Tom Payani  21:02

The problem you’re always going to have is we have access to information. But then we’re moving now towards this concept of misinformation. If I want to find out about veganism or whatever, any new thing I’m thinking about possibly changing my behaviour in, I can find that information online.

 

But then the next step after that is okay, what information can I trust? This comes back again, to governments and big tech, being connected to each other. You listen to people like Russell Brand, he talks about it a lot, these power structures are all the same people. And it’s creating these polemic debates where you’re this or this.

 

Can I even trust this information that’s available to me anyway? You just have to try your best to figure it out and educate yourself as much as you can and understand that often, there are shades of grey. When you go on Twitter, or, or these types of platforms, everything is just so black and white.

 

If you don’t believe this, then you must be this.

 

Brendan Cox  22:27

You’re shown information in an echo chamber. If you show him a slight inclination towards vegetarianism suddenly, everything becomes polarised in that sense and leads you down a certain path. I think when we talk about being connected, it comes back to that thing of some of the coolest things I’ve seen get done, like my friends in London, who basically realised their kids are all on their devices all the time so they started a Parent Teachers Association thing that started addressing the stuff that doesn’t get addressed normally.

 

What about devices? How do we get our kids more active? How do we get them all in one place? Yesterday I went climbing and as soon as school finished, you could see the parents bringing a group of kids. There wasn’t a device in sight.

 

There is an element of getting that perspective and balance back in. It comes from talking to other people, and try getting back that social community element that brings the balance of lots of people around the table talking and giving their opinions without a filter.

 

Tom Payani  23:56

Change is always going to come from the bottom, you know, it’s going to come from individuals changing their decisions, but technology can be used to help that. You’ve got this Parent Teacher Association, or a climbing club or whatever it is. That can be organised through Facebook, or some sort of social media.

 

Technology is amoral. It can be used for good or bad. For me, the worst thing is this idea of surveillance capitalism. I heard this term when I was researching for this podcast, and it is a form of our economic system, that mines human experience. Logging our data trails, and collating by data and our decision making online.

 

Then they can produce project predictions about what we want, and then sell that data to the appropriate companies. I think as long as we are aware of this, there’s no reason why we can’t use technology in a way that’s constructive if we have a level of awareness of really what these big companies are trying to do with our data.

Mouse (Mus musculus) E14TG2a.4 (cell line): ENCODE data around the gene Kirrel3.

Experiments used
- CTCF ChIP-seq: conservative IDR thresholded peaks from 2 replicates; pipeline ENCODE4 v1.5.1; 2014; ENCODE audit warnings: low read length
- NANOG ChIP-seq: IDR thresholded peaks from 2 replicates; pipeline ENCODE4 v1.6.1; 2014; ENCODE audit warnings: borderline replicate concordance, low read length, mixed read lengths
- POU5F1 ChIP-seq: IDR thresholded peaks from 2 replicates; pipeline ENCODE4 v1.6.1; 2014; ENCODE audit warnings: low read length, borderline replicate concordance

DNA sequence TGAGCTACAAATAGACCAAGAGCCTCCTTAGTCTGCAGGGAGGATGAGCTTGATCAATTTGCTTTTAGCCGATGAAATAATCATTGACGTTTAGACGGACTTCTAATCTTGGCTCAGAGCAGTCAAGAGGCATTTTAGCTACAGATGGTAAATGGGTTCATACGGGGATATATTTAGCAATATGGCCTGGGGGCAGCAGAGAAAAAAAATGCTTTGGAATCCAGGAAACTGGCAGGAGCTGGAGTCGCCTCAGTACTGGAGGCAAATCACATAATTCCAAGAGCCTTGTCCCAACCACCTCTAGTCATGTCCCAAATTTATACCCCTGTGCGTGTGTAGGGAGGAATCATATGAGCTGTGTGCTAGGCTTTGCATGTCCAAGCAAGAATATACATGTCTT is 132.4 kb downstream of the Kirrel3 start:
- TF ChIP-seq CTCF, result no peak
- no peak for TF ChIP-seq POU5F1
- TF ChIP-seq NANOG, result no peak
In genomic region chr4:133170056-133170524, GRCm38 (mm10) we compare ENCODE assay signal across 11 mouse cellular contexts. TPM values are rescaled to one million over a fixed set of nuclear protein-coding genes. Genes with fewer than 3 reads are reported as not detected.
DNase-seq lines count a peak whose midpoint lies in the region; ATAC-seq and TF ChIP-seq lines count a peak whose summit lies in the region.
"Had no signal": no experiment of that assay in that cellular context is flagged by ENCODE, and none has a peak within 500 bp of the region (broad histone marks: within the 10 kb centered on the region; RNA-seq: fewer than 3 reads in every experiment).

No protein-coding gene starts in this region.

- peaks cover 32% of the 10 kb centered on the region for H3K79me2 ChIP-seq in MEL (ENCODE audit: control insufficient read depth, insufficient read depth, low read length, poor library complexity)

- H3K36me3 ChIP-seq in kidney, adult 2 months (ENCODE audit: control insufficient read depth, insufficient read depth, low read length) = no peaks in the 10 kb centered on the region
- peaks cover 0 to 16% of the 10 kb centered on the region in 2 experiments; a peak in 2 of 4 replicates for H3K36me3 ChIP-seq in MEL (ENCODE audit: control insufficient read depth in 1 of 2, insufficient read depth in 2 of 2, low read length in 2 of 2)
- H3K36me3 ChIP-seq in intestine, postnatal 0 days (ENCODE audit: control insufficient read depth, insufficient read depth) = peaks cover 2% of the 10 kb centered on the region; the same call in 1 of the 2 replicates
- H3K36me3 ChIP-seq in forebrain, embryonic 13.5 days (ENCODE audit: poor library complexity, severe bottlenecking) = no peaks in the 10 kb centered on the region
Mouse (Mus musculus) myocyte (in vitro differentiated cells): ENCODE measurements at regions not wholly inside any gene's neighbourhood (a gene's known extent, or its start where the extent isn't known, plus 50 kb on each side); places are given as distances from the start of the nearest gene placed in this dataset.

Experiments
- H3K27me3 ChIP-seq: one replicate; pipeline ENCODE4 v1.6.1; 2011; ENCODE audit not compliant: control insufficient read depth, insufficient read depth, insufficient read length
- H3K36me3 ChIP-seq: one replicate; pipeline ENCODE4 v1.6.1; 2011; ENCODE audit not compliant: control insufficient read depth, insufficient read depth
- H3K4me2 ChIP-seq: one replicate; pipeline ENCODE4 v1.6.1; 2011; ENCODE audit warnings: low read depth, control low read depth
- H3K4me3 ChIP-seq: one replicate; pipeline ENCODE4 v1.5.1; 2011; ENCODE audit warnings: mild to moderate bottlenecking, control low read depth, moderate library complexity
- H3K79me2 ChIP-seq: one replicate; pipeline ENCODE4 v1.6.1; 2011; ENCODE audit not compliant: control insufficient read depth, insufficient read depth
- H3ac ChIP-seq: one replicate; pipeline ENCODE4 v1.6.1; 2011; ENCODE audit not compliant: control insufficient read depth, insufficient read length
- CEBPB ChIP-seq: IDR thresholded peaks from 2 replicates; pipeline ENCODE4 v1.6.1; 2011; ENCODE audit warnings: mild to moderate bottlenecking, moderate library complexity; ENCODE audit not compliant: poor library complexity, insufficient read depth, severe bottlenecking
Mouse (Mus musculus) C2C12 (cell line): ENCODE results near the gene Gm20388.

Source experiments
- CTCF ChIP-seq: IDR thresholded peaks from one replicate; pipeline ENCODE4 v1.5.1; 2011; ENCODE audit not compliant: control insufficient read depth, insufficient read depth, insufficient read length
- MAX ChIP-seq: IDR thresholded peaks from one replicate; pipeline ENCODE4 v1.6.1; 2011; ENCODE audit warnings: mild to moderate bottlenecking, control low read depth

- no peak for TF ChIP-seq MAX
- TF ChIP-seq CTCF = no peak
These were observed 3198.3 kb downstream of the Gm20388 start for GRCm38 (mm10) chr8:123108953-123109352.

Brendan Cox  25:08

Yeah, it’s an experiment. And the data gives them more accuracy in their approach to what they’re doing. It’s definitely something that started when Freud came over to America. It’s the idea that they rebranded propaganda, because propaganda has negative connotations in marketing. The idea that if you can give people help, like a distraction that keeps them keeps them busy you can sell them all sorts of things.

 

Tom Payani  25:50

The Adam Curtis documentary called The Century of the Self talks about this. It’s amazing. You can watch it online on YouTube. I think we have a responsibility when we’re creating our own work. And I think that’s why we wanted to do this podcast in the first place to think about, ‘Okay, how can we create learning that we think at least, either minimises negative behaviour, or tries to create more positive habits in the way people learn, or use their devices, if it’s through what we produce’.

 

Brendan Cox  26:46

Yeah. And I think it comes down to one question, and you can use it for eLearning and you can use it for yourself and your own behaviour in general – is this is this behaviour good for the learner? And then when in normal situations, is this is this behaviour good for my kid? Is this behaviour good for me?

 

Tom Payani  27:06

I think you’re right. I think that’s a good starting point. I think that’s a nice way to wrap it up.

 

Intro/Outro  27:12

Thanks for listening to the Blend podcast. It’s available on Spotify, Google and Apple. You can find Blend interactive content on LinkedIn, or www.blend.training. Don’t forget to like and subscribe. See you next time.